This technique can image over 10,000 genes at once
In a new breakthrough research, scientist have found a technique to image more than 10,000 genes at once within individual cells.
The new technique, dubbed intron seqFISH --sequential fluorescence in situ hybridisation--, is a major advance in being able to identify what goes on across the genome in hundreds of different cells at once where previously researchers could only image four to five genes at a time in cells with microscopy.
"Intron seqFISH can help identify cell types and also what the cells are going to do, in addition to giving us a look at the chromosome structure in the same cells," said Long Cai from Tianqiao and Chrissy Chen Institute for Neuroscience at California Institute of Technology.
The findings were detailed in the study published in the journal Cell.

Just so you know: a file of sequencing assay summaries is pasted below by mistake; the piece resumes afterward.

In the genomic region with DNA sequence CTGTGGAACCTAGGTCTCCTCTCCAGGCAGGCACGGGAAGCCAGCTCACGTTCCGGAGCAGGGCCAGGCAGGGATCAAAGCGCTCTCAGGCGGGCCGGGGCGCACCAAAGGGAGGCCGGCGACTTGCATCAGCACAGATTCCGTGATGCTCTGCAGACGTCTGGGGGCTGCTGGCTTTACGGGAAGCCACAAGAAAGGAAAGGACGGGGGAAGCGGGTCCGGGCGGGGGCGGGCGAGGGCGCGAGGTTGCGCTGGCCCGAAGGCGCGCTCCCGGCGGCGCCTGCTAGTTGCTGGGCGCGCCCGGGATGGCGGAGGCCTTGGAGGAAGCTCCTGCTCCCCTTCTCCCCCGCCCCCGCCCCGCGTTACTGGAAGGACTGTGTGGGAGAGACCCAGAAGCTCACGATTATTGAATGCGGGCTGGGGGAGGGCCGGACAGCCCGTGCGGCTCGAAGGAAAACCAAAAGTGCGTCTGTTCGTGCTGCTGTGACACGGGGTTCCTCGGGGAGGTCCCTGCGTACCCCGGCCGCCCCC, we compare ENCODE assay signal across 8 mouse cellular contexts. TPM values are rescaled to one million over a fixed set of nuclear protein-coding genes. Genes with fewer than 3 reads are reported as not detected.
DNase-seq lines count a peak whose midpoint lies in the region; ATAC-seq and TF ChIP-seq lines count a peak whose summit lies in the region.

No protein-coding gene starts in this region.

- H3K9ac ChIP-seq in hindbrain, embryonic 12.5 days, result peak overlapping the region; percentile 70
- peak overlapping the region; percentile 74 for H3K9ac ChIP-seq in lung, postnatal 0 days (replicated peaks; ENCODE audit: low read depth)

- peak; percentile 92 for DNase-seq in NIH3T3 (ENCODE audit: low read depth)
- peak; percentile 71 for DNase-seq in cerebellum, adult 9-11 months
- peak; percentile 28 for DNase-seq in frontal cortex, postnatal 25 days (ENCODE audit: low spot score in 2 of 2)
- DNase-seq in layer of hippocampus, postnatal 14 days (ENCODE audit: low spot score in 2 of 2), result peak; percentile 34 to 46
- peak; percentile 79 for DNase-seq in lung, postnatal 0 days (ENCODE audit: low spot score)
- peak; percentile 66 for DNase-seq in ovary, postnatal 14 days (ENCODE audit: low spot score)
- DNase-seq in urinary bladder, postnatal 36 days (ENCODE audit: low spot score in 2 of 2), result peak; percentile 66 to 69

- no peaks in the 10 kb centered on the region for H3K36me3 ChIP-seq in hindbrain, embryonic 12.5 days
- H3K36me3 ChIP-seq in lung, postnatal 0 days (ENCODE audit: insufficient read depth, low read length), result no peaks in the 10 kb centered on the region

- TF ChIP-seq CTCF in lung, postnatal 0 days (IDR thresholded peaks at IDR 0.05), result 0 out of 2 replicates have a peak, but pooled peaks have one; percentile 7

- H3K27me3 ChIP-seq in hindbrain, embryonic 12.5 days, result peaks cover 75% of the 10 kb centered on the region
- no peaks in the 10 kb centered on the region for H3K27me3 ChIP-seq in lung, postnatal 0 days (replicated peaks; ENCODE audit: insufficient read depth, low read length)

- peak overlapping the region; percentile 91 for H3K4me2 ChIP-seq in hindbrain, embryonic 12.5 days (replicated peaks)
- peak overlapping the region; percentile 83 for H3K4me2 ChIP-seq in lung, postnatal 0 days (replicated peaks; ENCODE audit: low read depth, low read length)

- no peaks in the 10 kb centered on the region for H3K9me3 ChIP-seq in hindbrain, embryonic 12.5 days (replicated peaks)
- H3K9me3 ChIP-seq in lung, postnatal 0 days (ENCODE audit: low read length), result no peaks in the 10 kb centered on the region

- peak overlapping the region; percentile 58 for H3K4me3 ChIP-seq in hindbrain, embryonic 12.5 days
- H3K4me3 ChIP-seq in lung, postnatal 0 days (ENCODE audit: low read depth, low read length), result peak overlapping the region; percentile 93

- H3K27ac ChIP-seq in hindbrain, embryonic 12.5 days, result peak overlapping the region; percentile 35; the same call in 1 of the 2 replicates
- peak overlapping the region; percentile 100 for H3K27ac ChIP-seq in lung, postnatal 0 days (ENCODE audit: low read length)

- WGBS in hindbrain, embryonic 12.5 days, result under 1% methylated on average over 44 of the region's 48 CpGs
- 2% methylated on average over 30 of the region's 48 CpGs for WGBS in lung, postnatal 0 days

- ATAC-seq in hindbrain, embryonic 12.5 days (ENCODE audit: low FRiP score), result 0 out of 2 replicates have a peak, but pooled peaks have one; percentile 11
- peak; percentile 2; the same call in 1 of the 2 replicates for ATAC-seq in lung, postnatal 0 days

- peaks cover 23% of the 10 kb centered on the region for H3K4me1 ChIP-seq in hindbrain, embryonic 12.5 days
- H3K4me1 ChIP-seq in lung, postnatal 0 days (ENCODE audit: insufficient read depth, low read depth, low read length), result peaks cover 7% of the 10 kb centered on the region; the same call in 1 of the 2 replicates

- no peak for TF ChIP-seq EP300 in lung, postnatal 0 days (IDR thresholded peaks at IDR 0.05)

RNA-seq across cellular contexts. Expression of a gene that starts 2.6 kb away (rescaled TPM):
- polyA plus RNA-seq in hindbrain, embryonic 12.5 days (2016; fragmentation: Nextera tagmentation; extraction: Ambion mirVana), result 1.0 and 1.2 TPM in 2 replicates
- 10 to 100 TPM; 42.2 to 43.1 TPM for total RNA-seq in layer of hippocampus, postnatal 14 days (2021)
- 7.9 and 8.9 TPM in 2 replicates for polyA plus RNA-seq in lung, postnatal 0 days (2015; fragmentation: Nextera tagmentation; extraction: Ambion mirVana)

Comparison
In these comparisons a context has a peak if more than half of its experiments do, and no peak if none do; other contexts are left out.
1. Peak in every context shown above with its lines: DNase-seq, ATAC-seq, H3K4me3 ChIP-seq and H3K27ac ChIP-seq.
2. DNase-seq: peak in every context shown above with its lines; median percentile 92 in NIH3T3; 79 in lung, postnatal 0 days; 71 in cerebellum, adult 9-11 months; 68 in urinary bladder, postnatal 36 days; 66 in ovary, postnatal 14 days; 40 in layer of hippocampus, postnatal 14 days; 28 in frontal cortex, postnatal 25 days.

In order for genetic instructions to be turned into an actual functioning protein, a process called transcription must first occur which often occurs in pulses, or "bursts".
First, a gene will be read and copied into a precursor messenger RNA, or pre-mRNA, like jotting a quick, rough draft. During the "editing" process, certain regions called introns are cut out of the pre-mRNA.
Using the newly developed intron seqFISH technique, each intron is labelled with a unique fluorescent barcode, enabling it to be seen with a microscope.
These introns then reveals which genes are currently turned on in individual cells, how strongly they are expressed, and where they are located. Because there are 10,421 introns, therefore 10,421 genes can be imaged at once.
Further, because introns stay where the gene is physically located, fluorescently imaging introns allows researchers to visualise where genes are located within the chromosome, the researchers explained.
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